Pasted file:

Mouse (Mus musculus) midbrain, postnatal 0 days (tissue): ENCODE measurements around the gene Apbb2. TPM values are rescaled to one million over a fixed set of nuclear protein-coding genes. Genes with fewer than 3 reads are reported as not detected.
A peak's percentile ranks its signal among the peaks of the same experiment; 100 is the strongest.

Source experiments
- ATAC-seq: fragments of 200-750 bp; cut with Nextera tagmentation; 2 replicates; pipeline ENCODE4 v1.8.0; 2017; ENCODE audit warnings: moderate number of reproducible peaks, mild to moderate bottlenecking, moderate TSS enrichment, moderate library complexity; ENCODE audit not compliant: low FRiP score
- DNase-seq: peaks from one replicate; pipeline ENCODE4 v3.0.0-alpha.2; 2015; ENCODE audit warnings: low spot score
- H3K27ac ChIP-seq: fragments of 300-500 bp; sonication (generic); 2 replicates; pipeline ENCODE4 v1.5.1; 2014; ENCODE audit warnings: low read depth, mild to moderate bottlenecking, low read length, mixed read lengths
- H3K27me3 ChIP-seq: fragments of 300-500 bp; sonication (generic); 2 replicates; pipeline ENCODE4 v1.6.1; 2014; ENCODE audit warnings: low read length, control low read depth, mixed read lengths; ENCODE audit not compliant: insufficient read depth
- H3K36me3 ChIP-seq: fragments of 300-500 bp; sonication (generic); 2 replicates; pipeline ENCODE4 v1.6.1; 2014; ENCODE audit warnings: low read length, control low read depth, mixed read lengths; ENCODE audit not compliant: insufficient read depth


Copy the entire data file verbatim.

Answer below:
Mouse (Mus musculus) midbrain, postnatal 0 days (tissue): ENCODE measurements around the gene Apbb2. TPM values are rescaled to one million over a fixed set of nuclear protein-coding genes. Genes with fewer than 3 reads are reported as not detected.
A peak's percentile ranks its signal among the peaks of the same experiment; 100 is the strongest.

Source experiments
- ATAC-seq: fragments of 200-750 bp; cut with Nextera tagmentation; 2 replicates; pipeline ENCODE4 v1.8.0; 2017; ENCODE audit warnings: moderate number of reproducible peaks, mild to moderate bottlenecking, moderate TSS enrichment, moderate library complexity; ENCODE audit not compliant: low FRiP score
- DNase-seq: peaks from one replicate; pipeline ENCODE4 v3.0.0-alpha.2; 2015; ENCODE audit warnings: low spot score
- H3K27ac ChIP-seq: fragments of 300-500 bp; sonication (generic); 2 replicates; pipeline ENCODE4 v1.5.1; 2014; ENCODE audit warnings: low read depth, mild to moderate bottlenecking, low read length, mixed read lengths
- H3K27me3 ChIP-seq: fragments of 300-500 bp; sonication (generic); 2 replicates; pipeline ENCODE4 v1.6.1; 2014; ENCODE audit warnings: low read length, control low read depth, mixed read lengths; ENCODE audit not compliant: insufficient read depth
- H3K36me3 ChIP-seq: fragments of 300-500 bp; sonication (generic); 2 replicates; pipeline ENCODE4 v1.6.1; 2014; ENCODE audit warnings: low read length, control low read depth, mixed read lengths; ENCODE audit not compliant: insufficient read depth